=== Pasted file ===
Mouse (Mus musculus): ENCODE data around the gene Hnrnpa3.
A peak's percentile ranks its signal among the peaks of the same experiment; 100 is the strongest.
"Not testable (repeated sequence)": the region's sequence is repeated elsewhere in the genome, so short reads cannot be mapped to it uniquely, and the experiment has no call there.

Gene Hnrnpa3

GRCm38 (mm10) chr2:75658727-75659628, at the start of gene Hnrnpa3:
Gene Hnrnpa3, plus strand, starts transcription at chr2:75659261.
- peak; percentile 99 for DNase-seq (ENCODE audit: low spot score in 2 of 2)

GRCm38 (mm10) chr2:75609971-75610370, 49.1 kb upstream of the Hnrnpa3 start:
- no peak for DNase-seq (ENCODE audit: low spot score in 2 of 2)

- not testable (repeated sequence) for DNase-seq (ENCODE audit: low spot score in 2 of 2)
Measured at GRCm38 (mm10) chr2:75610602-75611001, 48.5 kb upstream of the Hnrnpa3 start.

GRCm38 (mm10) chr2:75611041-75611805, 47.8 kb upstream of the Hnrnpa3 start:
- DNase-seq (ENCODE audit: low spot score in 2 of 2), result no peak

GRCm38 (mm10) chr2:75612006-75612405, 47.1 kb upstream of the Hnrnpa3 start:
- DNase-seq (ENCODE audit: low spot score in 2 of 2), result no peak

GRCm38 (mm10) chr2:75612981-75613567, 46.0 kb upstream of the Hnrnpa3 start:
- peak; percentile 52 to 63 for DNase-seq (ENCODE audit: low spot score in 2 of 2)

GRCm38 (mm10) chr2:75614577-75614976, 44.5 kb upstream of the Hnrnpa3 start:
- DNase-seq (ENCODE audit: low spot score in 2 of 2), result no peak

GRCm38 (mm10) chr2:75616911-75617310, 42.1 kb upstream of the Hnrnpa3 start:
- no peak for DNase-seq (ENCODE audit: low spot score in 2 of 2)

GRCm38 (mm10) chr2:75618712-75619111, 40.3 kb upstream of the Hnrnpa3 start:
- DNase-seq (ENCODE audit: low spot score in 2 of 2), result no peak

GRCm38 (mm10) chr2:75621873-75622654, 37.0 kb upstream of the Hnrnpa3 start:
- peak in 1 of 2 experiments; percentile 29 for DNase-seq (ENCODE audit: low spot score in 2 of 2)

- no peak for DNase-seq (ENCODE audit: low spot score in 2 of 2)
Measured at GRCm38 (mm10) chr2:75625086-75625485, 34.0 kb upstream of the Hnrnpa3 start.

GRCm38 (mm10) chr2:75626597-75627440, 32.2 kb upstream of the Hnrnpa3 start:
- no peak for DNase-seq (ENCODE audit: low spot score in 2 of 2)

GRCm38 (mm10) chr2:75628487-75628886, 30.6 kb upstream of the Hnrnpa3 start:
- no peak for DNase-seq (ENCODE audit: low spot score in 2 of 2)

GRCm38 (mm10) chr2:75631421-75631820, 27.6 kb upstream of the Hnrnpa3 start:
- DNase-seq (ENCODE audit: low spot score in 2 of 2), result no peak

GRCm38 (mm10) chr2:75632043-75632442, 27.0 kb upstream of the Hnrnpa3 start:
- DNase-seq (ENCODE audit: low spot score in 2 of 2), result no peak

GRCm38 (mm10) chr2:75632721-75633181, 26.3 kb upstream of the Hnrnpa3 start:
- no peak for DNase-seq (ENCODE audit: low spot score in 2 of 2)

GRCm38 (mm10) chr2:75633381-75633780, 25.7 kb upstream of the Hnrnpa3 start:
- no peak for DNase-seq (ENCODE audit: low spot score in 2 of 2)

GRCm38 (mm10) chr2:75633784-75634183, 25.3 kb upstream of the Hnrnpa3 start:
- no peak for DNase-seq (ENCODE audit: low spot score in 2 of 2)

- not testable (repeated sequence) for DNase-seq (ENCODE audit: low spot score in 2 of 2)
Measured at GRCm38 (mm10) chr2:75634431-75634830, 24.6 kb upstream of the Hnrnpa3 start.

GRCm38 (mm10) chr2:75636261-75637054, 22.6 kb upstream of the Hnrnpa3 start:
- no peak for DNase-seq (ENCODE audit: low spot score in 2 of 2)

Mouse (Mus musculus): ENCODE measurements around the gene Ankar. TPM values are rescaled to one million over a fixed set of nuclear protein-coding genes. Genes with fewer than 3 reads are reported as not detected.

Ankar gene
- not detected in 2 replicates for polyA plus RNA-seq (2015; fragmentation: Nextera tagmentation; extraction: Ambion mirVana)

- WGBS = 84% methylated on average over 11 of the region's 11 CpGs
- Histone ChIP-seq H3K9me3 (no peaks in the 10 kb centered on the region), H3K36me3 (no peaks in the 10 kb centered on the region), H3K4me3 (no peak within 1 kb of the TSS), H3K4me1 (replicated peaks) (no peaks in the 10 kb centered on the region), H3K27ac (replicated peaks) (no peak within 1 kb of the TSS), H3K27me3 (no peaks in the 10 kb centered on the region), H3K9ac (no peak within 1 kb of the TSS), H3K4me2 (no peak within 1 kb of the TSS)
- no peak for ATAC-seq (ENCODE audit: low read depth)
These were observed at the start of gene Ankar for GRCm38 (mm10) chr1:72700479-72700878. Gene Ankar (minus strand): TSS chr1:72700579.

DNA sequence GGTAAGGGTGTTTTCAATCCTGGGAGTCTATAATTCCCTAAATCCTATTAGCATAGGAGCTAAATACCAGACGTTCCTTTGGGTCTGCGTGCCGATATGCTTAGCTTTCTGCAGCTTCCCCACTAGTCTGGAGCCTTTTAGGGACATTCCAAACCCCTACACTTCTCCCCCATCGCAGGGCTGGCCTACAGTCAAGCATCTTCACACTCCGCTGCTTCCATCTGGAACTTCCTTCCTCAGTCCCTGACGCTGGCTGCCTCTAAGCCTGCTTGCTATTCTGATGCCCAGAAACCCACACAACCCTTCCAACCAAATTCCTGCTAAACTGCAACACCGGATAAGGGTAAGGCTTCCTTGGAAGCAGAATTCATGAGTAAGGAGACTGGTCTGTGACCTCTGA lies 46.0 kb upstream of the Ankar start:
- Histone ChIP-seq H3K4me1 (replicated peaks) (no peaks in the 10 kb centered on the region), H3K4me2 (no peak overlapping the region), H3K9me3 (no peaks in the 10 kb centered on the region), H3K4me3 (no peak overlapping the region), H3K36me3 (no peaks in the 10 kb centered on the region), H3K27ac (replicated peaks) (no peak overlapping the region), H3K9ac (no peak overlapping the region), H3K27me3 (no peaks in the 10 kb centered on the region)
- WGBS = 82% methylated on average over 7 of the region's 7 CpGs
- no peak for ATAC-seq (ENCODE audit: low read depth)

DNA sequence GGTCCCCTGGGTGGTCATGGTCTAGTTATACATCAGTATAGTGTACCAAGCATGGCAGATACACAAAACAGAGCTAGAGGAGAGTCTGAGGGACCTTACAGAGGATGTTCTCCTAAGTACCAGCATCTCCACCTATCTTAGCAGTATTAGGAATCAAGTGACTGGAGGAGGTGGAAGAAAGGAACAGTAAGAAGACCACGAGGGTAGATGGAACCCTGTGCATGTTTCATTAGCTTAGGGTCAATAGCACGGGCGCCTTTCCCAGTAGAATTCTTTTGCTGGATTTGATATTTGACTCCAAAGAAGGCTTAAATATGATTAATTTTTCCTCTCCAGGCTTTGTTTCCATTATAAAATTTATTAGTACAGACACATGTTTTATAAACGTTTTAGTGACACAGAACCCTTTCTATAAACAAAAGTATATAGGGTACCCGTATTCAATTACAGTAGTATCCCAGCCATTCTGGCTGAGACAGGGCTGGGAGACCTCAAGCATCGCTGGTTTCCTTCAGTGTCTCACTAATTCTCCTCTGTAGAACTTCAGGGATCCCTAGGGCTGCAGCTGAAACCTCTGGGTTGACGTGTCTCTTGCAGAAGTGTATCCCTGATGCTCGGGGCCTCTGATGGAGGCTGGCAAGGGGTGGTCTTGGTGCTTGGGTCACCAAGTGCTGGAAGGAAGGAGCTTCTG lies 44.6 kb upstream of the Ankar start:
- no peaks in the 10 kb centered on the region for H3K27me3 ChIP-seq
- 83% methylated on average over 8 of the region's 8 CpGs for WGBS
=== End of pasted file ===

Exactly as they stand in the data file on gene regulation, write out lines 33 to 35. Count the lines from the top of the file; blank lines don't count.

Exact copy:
- DNase-seq (ENCODE audit: low spot score in 2 of 2), result no peak

GRCm38 (mm10) chr2:75632043-75632442, 27.0 kb upstream of the Hnrnpa3 start:
- DNase-seq (ENCODE audit: low spot score in 2 of 2), result no peak